I am an RN and God has been pushing me to prep for two yrs and little by little I keep putting things away.It was nice to see someone who writes about prepping all the time thought of almost the same list as more use for a tampon.I didnt see on your other article is it can be used to plug a gunshot wound pretty effectively .just an idea.and clear duct tape is priceless for everything from chesttubes to slings to making a tent lol.I love duct tape.also a pr of sharp scissors is a must and a couple small bottles of unopened saline which you can make , also hydrogen peroxide is excellent and a good kave a b complex for depression or people detoxing. Also magnesium supplememt is a natural miscle.relaxant .God blessfpr all you do.I started my site with just part ofa crazy testimony God downloaded into my spirit, and now im having problems.with the subscriber button Im.also going to have a community health page and an intercessor corner for anyone who needs prayer thats my goalby the end.of the month….wish I knew computers like wpund care .lol

    Reply to this comment
    • Annie March 4, 02:26

      Please forward your e-mail address I would like to follow and add you to my prayers and solicit yours as well TYVM
      – Annie 🙂

      Reply to this comment
    • Lynn July 25, 17:52

      add me, Thanks

      Reply to this comment
    • Timo October 19, 15:17

      Hi Crystal. My mother was a nurse and I have nothing but wonderful memories of her “healing” every creature that we would bring to her! Would like to get in touch with your website when you have it up and running. Your knowledge is priceless when it comes to prepping.

      Reply to this comment
    • Stef December 7, 16:33

      Please add me to your list.

      Reply to this comment
  9. JJ February 4, 17:04

    For heartburn, indigestion, better to store crystallized ginger–instant relief for me every time.

    Reply to this comment
  10. Coban February 11, 16:58

    There are a lot of old Indian cures I got stung by a nest of yellow jackets and my mom made a paste of egg yoke and salt and applied it to the sting areas it pulled out the stingers and for upset stomach with diarrhea she mixed up cornstarch and sugar with water and it would stop the problem within ten to fifteen minutes these are good things to know about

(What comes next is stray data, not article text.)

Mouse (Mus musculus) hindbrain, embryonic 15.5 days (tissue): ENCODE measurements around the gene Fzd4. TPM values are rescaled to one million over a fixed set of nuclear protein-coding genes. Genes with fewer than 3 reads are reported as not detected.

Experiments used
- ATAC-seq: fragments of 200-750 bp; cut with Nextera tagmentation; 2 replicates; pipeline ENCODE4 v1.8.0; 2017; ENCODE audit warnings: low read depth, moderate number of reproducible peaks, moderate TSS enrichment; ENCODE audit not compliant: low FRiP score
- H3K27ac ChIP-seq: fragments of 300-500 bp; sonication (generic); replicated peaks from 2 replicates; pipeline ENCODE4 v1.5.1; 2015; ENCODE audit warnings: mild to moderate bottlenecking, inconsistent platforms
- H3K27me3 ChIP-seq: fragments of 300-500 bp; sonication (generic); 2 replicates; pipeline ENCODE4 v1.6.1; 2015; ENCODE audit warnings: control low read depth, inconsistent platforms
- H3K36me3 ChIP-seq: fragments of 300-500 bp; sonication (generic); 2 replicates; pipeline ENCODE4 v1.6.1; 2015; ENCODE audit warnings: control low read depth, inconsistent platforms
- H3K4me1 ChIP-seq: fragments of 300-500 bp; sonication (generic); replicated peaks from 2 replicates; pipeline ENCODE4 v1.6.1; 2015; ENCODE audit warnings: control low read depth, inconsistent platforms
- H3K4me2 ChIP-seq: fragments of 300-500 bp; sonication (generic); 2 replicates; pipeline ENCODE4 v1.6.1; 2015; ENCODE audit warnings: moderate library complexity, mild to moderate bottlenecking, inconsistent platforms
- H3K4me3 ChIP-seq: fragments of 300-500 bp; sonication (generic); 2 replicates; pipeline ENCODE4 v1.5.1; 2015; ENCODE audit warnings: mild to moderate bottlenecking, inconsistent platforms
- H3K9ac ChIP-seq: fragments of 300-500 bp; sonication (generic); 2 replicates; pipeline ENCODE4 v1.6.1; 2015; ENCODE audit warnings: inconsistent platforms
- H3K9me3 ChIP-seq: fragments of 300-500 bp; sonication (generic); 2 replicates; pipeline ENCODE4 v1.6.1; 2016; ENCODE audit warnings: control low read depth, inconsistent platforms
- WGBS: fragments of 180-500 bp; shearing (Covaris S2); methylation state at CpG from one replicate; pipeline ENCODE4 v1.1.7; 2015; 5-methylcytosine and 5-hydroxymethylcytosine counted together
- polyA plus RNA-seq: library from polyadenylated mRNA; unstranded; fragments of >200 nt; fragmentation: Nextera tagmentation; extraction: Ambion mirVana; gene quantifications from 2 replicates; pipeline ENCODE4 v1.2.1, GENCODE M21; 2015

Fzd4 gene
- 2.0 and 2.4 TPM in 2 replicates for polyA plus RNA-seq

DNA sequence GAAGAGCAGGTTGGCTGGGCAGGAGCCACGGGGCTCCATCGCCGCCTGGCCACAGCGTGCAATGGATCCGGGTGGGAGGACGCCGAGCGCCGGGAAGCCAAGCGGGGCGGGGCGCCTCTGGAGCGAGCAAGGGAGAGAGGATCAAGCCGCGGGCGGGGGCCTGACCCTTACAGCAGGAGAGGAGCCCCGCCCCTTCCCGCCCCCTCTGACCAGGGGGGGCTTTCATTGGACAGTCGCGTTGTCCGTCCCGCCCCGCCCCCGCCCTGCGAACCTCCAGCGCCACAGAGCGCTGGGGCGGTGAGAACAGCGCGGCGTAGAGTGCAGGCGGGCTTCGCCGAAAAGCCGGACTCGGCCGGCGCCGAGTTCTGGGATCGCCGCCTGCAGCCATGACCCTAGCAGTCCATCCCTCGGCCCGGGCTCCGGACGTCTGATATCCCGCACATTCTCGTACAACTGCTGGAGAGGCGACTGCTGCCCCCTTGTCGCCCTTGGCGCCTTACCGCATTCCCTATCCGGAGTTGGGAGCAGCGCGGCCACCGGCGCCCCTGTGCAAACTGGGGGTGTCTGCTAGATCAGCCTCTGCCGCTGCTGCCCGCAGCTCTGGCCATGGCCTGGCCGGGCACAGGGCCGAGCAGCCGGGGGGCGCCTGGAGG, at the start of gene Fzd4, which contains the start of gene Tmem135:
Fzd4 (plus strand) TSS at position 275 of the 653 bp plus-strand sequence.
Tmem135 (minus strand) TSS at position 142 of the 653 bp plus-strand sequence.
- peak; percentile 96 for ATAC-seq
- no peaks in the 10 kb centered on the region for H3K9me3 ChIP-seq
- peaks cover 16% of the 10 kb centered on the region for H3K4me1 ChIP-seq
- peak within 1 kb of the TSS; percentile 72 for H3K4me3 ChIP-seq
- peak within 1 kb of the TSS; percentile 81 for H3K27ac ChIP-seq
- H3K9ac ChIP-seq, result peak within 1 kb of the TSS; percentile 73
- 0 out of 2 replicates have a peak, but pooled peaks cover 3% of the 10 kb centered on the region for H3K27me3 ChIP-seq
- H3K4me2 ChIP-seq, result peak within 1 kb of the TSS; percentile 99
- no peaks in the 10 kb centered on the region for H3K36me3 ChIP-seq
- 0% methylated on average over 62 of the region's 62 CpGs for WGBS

Reply to this comment
    • Chuck February 17, 19:40

      Please reply: how much corn starch and sugar.

      Reply to this comment
    • RJ April 22, 17:11

      I had a tooth pulled when I was a kid and a couple days later, during the weekend, it hadn’t stopped bleeding. We couldn’t reach the dentist, so my mom called an old lady who knew a lot of natural remedies and she said to boil the inner bark of the Red Oak tree in enough water to cover it. Then rinse my mouth with it every 5-10 minutes. Within 30 minutes it had stopped bleeding. It had the same effect as a green persimmon, it puffered up my mouth, which caused the gums to come together and start mending. Best I can remember, there were several strips of bark with enough water to cover it…

      Reply to this comment
  11. Gary March 1, 18:41

    Onew thing I would include as number 31 is Vicks.

    Reply to this comment
  12. ShuShu March 16, 16:42

    I’m a pharmacist and trained holistic practitioner. It would be nice to see a list of more natural products that are not toxic as many of these pharmaceuticals are.

    Reply to this comment
  13. Stuff that matters April 2, 06:49

    My mother gave us nutmeg for diarrhea. It’s useful for several issues BUT DO NOT TAKE IF PREGNANT as it may cause miscarriage due to excess bleeding.

    Reply to this comment
  14. Wannabe July 25, 15:57

    Be careful about number nine, can stop you up for days at a time. Took some years ago while in the mountains of Albania and didn’t have a bm in four days. Oh my when it finally did hit look out

    Reply to this comment
  15. Pat P July 25, 18:22

    Alum is an excellent blood clotting agent in an emergency. Have used it many times.

    Reply to this comment
    • Graywolf12 October 19, 15:16

      I keep “Quick clot” on hand at all times to stop the bleeding when I cut a dogs claw too short. Once used it in a wire tear on my hand. Worked great. I can not own a dog without black nails. I wish they were all white, no short cuts and bleeding.

      Reply to this comment
  16. Timo October 19, 15:13

    I so enjoy this site and all the individuals who post here. What wonderful folks you all are. I am relatively new to prepping however, I am very familiar with colloidal silver. For me personally, I cannot say enough amazing things about silver. It can be purchased in bottled form but the best and by far the most economical way to acquire it is to purchase a colloidal silver generator. Only downside is that you will need an electrical source. I have used colloidal silver for the past fifteen years. When I begin to experience the onset of a cold, flu, indigestion and the like this stuff has reduced considerably the discomfort and duration. It is also a marvelous topical treatment for disinfecting wounds of every sort. It has been around for a very long time and of course big pharma will not allow colloidal silver manufacturers to promote its “curative” properties. I was told that the early pioneers used to place a silver dollar in their water barrels as they crossed the country. They did not understand the mechanics but learned that the water would stay fresher and free of pathogens. My best to all of you.